Origin[change | change source]
Some animals live in a social structure where the most powerful male in the group is decided by either fights or very aggressive battles that sometimes end in death (in the wild). The current alpha male must defend his position from younger members. When he is too old or not strong enough to win, he loses his position in the group. Sometimes, he will die or be forced to leave the group.
The result of this is that the alpha male usually has more opportunity to mate with the available females. This system developed because strong males will produce young which have a better chance for survival.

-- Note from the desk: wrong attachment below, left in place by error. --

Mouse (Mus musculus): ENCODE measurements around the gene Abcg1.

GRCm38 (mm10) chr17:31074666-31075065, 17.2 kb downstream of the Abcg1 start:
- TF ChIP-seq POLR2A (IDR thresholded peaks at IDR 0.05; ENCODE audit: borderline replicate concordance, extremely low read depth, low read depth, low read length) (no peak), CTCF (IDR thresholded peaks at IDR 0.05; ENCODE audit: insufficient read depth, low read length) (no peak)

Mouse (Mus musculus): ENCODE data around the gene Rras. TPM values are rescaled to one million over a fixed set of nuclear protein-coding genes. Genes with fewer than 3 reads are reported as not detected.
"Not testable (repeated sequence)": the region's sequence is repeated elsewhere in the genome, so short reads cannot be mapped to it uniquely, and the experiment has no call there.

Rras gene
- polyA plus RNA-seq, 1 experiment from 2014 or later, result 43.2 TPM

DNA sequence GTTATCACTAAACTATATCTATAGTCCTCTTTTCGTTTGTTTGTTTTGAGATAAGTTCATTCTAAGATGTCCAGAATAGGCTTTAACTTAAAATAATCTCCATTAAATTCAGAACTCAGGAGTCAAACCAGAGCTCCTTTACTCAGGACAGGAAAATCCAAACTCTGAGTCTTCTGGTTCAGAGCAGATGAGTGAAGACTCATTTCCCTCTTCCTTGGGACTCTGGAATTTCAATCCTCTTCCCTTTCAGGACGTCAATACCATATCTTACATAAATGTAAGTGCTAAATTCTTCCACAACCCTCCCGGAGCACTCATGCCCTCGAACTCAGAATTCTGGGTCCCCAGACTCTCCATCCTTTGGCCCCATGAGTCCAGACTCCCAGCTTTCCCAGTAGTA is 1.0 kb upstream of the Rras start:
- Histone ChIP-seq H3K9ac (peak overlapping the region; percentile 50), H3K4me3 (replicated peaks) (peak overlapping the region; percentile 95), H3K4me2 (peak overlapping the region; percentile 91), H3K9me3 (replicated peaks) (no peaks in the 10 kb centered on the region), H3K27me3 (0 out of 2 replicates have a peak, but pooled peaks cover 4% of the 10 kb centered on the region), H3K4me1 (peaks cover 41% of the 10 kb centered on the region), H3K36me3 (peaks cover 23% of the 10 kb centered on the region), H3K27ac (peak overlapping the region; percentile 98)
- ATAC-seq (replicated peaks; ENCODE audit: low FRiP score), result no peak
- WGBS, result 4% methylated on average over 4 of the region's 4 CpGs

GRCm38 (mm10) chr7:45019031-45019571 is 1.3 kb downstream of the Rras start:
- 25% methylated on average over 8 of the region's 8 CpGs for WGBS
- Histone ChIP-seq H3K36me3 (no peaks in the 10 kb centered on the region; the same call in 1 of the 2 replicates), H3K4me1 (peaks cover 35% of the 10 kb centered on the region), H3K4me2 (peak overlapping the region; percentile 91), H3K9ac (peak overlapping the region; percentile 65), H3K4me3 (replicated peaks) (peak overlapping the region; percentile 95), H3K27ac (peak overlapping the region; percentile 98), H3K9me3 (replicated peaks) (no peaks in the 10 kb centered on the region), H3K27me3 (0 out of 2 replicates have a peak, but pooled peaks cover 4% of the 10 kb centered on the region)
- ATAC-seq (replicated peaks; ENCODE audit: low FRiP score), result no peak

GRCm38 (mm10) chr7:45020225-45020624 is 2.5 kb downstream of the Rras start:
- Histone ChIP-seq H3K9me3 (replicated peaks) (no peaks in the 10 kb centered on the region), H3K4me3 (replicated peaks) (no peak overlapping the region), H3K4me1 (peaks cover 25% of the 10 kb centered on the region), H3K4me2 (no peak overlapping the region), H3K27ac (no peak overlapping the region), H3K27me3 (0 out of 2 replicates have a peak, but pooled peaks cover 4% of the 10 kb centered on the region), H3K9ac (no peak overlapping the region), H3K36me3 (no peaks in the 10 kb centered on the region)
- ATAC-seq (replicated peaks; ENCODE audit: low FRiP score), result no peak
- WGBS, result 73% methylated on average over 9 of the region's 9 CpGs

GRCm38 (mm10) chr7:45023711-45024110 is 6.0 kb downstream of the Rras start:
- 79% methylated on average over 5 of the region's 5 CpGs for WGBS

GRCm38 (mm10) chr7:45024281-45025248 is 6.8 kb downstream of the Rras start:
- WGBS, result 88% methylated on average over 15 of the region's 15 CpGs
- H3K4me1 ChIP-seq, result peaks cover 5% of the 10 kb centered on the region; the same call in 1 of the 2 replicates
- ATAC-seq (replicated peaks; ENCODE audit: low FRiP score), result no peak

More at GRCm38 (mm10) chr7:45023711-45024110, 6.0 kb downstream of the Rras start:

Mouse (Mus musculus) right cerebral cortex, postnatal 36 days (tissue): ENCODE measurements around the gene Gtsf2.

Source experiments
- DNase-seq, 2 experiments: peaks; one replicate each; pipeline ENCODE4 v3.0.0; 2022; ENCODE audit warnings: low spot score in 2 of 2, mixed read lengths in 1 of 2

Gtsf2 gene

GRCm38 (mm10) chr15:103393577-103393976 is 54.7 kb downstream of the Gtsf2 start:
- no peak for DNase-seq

Examples[change | change source]
Some animal groups which may have alpha males:
Humans[change | change source]
Alpha male can also refer to a high-ranked human in a group. This may be in a business setting or sometimes in other competitive areas, like sports. However, this is an extension by metaphor: humans do not have the same mating system as other social mammals. One reason is that the oestrous cycle in humans is different. This has the result that females may be sexually receptive at almost any time. Also, humans generally pair off, and alpha males do not have exclusive rights over all females in a group, except in rare circumstances.